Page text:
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Lebanon News

Prosecutor requests Franjieh’s comments on Sleiman

Franjieh: It is not my duty to deal with the Al-Qaeda problem. The government is responsible for that

BEIRUT: Lebanon’s Prosecutor Thursday requested a copy of a recent TV interview with Zghorta MP Suleiman Franijeh in which he accused President Michel Sleiman of irregularities in France, judicial sources told The Daily Star.

According to the sources, Judge Hatem Madi tasked the Central Criminal Investigation Bureau with supplying him with the recording of Franjieh’s interview with OTV television aired Tuesday.

In his interview, Franjieh said that the president has what he described as “painful files” in Paris, hinting that such files implicate Sleiman in irregularities and indicate there are “restrictions” on his actions and stances.

Franjieh also said that Sleiman made it to the presidency after an “international agreement” was reached over electing him as the head of Lebanon’s state.

However, the president hit back Wednesday at the Marada leader, challenging him to submit such files to the judiciary.

Assuring that he does not submit to any dictates or orders whatsoever and that he did not make any commitments or promises with any side, whether local or international, Sleiman urged Franjieh to submit what he has to the Lebanese judiciary for the necessary legal measures.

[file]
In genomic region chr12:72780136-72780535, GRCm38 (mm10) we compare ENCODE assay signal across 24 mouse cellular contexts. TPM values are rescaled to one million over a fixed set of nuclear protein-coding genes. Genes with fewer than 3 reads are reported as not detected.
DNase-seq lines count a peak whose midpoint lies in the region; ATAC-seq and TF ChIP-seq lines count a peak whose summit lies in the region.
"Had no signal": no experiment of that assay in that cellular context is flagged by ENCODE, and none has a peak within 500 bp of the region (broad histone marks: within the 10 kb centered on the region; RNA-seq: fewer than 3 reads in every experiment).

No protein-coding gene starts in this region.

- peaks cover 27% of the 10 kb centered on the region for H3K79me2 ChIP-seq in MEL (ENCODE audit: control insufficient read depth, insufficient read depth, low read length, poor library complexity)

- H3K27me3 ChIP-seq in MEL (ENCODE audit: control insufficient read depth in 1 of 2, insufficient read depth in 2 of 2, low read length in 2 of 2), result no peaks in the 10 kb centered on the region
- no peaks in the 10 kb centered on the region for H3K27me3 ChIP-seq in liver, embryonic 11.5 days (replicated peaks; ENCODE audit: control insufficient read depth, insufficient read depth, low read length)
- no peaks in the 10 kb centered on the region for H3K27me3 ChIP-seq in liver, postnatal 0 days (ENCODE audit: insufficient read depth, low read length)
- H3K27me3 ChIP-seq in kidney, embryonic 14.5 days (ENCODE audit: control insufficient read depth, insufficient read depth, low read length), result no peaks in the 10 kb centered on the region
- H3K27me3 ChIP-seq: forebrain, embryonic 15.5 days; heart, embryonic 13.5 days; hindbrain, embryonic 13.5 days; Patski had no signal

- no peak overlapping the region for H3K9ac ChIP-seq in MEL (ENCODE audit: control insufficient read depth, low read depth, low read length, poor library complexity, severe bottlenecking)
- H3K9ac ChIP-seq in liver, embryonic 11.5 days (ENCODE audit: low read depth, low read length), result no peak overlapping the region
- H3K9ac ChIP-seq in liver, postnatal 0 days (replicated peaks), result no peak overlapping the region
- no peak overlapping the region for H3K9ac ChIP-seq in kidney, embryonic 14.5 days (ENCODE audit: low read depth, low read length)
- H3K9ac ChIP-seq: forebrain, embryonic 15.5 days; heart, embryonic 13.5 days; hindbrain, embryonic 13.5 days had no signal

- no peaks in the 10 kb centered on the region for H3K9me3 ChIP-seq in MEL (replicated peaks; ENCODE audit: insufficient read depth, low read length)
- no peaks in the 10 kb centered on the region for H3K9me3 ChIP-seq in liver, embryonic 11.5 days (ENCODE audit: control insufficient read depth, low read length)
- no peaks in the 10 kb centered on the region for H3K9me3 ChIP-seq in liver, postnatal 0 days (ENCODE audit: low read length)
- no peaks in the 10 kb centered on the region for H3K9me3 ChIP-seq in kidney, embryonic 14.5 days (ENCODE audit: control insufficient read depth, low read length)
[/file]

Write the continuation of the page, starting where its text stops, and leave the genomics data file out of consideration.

According to Franjieh, a leading figure in the Hezbollah-led March 8 alliance, the president’s involvement is such alleged files force him to follow foreign and local groups.

The Marada leader, who has repeatedly voiced criticism against Sleiman, said the latter has made commitments to internal and international parties ahead of the coming parliamentary elections in June.

He also claimed that the president did not want the March 8 coalition to win.

In a recent interview published by Al-Akhbar newspaper, Franjieh criticized the president over his opposition to the Orthodox Gathering proposal agreed on by the country’s four major Christian parties, including Marada.

“France and Qatar oppose the Orthodox law and that’s why [Sleiman] is against. It’s simple,” he said.

The Orthodox proposal, based on proportional representation, stipulates each sect elects its representatives with Lebanon as a single district.

Along with Sleiman, the Future Movement, Progressive Socialist Party, and Prime Minister Najib Mikati have all rejected the proposal, arguing that it would further sectarian divisions in Lebanon.

Franjieh, a fierce supporter of the Assad regime, also said Sleiman came to power with the support of Qatar, France and Syria, and now that Syria has been weakened, “he has shown his true self, biased and against our project.”

Last year, Franjieh voiced his dissatisfaction with the president over his statements about the case of former Lebanese Minister Michel Samaha, who was accused of transferring explosives from Syria to Lebanon.

In an interview to al-Manar television channel in November, Franjieh said he hoped Sleiman's statements would transpire to be "a slip of tongue."

Sleiman had said that Syria’s Assad should call him for a clarification about the case.

Samaha and a leading Syrian official were charged in August for planning attacks in Lebanon.

Sleiman has also condemned Syria’s repeated violations of Lebanese territory, which have heightened tensions along the border with Lebanon’s neighbor.

 

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